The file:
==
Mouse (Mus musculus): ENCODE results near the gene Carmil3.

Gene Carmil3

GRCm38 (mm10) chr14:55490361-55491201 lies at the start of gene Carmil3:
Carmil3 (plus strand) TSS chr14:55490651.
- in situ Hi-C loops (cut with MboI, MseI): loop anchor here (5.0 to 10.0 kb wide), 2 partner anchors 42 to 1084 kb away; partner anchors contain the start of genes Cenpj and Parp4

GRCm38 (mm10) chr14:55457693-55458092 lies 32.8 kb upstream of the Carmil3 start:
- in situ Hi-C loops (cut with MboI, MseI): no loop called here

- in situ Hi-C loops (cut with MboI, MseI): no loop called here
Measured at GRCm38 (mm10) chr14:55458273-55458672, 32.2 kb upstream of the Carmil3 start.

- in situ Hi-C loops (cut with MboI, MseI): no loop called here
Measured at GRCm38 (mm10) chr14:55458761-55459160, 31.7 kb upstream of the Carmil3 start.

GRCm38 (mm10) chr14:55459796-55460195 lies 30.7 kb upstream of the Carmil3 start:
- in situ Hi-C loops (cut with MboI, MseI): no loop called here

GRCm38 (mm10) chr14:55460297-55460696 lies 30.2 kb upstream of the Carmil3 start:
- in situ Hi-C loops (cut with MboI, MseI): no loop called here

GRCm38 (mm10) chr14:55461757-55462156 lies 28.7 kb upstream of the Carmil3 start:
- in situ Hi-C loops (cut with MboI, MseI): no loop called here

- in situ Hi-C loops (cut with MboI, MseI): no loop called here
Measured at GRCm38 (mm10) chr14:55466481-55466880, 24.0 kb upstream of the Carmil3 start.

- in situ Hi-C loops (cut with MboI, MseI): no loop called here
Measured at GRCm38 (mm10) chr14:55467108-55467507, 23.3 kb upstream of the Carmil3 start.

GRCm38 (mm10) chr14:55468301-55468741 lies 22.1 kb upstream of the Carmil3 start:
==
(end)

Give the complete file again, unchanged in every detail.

Mouse (Mus musculus): ENCODE results near the gene Carmil3.

Gene Carmil3

GRCm38 (mm10) chr14:55490361-55491201 lies at the start of gene Carmil3:
Carmil3 (plus strand) TSS chr14:55490651.
- in situ Hi-C loops (cut with MboI, MseI): loop anchor here (5.0 to 10.0 kb wide), 2 partner anchors 42 to 1084 kb away; partner anchors contain the start of genes Cenpj and Parp4

GRCm38 (mm10) chr14:55457693-55458092 lies 32.8 kb upstream of the Carmil3 start:
- in situ Hi-C loops (cut with MboI, MseI): no loop called here

- in situ Hi-C loops (cut with MboI, MseI): no loop called here
Measured at GRCm38 (mm10) chr14:55458273-55458672, 32.2 kb upstream of the Carmil3 start.

- in situ Hi-C loops (cut with MboI, MseI): no loop called here
Measured at GRCm38 (mm10) chr14:55458761-55459160, 31.7 kb upstream of the Carmil3 start.

GRCm38 (mm10) chr14:55459796-55460195 lies 30.7 kb upstream of the Carmil3 start:
- in situ Hi-C loops (cut with MboI, MseI): no loop called here

GRCm38 (mm10) chr14:55460297-55460696 lies 30.2 kb upstream of the Carmil3 start:
- in situ Hi-C loops (cut with MboI, MseI): no loop called here

GRCm38 (mm10) chr14:55461757-55462156 lies 28.7 kb upstream of the Carmil3 start:
- in situ Hi-C loops (cut with MboI, MseI): no loop called here

- in situ Hi-C loops (cut with MboI, MseI): no loop called here
Measured at GRCm38 (mm10) chr14:55466481-55466880, 24.0 kb upstream of the Carmil3 start.

- in situ Hi-C loops (cut with MboI, MseI): no loop called here
Measured at GRCm38 (mm10) chr14:55467108-55467507, 23.3 kb upstream of the Carmil3 start.

GRCm38 (mm10) chr14:55468301-55468741 lies 22.1 kb upstream of the Carmil3 start: